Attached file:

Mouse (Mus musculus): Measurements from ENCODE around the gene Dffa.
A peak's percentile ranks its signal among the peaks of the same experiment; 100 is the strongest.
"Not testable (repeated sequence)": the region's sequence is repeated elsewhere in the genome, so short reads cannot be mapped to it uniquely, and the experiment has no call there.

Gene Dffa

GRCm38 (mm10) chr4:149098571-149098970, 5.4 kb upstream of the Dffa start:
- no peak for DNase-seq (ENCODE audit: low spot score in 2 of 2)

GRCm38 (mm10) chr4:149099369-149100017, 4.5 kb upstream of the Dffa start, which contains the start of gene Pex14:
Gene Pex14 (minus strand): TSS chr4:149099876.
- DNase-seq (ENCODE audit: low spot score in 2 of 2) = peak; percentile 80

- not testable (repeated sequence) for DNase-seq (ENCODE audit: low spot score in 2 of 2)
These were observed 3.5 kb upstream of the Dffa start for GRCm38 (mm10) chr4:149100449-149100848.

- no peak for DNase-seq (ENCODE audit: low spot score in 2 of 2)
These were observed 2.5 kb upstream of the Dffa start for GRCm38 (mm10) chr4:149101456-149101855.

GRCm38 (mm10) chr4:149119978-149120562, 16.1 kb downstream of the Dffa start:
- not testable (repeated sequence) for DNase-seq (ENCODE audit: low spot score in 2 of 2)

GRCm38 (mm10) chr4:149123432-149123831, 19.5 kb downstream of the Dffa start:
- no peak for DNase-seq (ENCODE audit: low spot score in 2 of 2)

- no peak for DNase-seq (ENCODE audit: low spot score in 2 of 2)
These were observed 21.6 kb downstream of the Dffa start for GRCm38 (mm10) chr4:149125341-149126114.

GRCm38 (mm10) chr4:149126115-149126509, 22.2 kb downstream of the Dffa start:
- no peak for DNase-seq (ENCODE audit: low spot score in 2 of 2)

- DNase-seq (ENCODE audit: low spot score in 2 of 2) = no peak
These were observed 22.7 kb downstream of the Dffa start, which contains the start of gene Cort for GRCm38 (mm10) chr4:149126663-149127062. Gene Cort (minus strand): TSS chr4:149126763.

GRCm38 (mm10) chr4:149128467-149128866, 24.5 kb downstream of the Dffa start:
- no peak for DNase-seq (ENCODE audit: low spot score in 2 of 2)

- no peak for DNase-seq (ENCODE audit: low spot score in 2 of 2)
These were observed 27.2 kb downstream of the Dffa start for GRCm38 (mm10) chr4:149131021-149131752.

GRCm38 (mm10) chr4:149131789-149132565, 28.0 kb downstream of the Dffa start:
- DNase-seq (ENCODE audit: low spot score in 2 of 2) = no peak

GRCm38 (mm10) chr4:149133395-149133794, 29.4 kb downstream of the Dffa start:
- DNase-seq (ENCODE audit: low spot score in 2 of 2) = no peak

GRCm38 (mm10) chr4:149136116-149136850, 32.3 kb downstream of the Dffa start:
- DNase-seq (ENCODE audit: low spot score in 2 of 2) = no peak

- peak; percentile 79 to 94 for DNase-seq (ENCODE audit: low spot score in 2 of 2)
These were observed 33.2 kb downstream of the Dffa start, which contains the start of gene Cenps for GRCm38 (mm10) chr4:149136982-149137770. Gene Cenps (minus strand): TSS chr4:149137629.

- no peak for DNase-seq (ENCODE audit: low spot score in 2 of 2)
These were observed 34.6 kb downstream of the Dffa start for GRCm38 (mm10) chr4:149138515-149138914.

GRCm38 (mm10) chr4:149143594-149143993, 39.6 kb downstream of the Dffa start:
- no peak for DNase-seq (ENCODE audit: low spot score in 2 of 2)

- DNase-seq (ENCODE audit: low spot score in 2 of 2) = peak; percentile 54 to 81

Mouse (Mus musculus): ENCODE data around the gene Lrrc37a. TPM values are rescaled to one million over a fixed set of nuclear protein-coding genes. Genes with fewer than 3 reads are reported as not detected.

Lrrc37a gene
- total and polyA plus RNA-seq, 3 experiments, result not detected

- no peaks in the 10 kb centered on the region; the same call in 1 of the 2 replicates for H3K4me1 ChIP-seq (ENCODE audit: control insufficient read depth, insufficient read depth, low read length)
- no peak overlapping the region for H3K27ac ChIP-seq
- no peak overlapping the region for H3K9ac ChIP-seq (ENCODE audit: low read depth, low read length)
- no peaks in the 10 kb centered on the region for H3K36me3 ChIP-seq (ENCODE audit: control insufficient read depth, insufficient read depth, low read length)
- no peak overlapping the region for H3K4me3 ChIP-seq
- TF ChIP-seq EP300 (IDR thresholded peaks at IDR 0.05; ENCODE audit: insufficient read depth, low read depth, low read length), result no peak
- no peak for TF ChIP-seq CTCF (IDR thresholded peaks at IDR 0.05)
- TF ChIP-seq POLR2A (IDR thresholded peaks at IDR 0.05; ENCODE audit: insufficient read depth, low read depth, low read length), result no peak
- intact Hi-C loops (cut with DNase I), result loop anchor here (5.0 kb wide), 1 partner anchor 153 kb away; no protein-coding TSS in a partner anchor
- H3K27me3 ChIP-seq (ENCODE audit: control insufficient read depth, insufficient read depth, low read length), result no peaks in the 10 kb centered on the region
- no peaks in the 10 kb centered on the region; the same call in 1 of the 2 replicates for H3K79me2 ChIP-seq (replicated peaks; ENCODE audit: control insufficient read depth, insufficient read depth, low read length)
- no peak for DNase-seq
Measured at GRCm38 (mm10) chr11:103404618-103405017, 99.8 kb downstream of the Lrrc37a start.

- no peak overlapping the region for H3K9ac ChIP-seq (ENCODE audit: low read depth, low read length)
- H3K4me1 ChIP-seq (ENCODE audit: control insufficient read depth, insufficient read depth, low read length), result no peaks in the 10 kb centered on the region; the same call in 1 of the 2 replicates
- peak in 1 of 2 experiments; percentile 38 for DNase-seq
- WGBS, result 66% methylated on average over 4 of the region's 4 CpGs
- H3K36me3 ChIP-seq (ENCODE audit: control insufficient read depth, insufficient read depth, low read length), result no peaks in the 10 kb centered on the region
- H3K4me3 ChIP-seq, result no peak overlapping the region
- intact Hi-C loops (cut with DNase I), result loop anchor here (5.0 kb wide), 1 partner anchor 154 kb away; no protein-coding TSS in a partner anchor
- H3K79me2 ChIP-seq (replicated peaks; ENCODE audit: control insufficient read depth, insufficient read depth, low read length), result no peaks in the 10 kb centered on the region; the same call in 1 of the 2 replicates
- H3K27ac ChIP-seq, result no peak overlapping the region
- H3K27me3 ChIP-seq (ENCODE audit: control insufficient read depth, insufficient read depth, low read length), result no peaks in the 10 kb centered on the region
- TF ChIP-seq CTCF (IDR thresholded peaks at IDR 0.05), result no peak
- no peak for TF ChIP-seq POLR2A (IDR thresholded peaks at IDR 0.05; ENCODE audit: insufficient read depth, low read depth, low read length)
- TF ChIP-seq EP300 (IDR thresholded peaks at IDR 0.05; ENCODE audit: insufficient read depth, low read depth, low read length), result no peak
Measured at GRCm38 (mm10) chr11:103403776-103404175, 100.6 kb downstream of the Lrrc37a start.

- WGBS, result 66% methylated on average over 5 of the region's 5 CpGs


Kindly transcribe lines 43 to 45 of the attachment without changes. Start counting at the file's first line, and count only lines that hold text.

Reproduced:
- total and polyA plus RNA-seq, 3 experiments, result not detected

- no peaks in the 10 kb centered on the region; the same call in 1 of the 2 replicates for H3K4me1 ChIP-seq (ENCODE audit: control insufficient read depth, insufficient read depth, low read length)
- no peak overlapping the region for H3K27ac ChIP-seq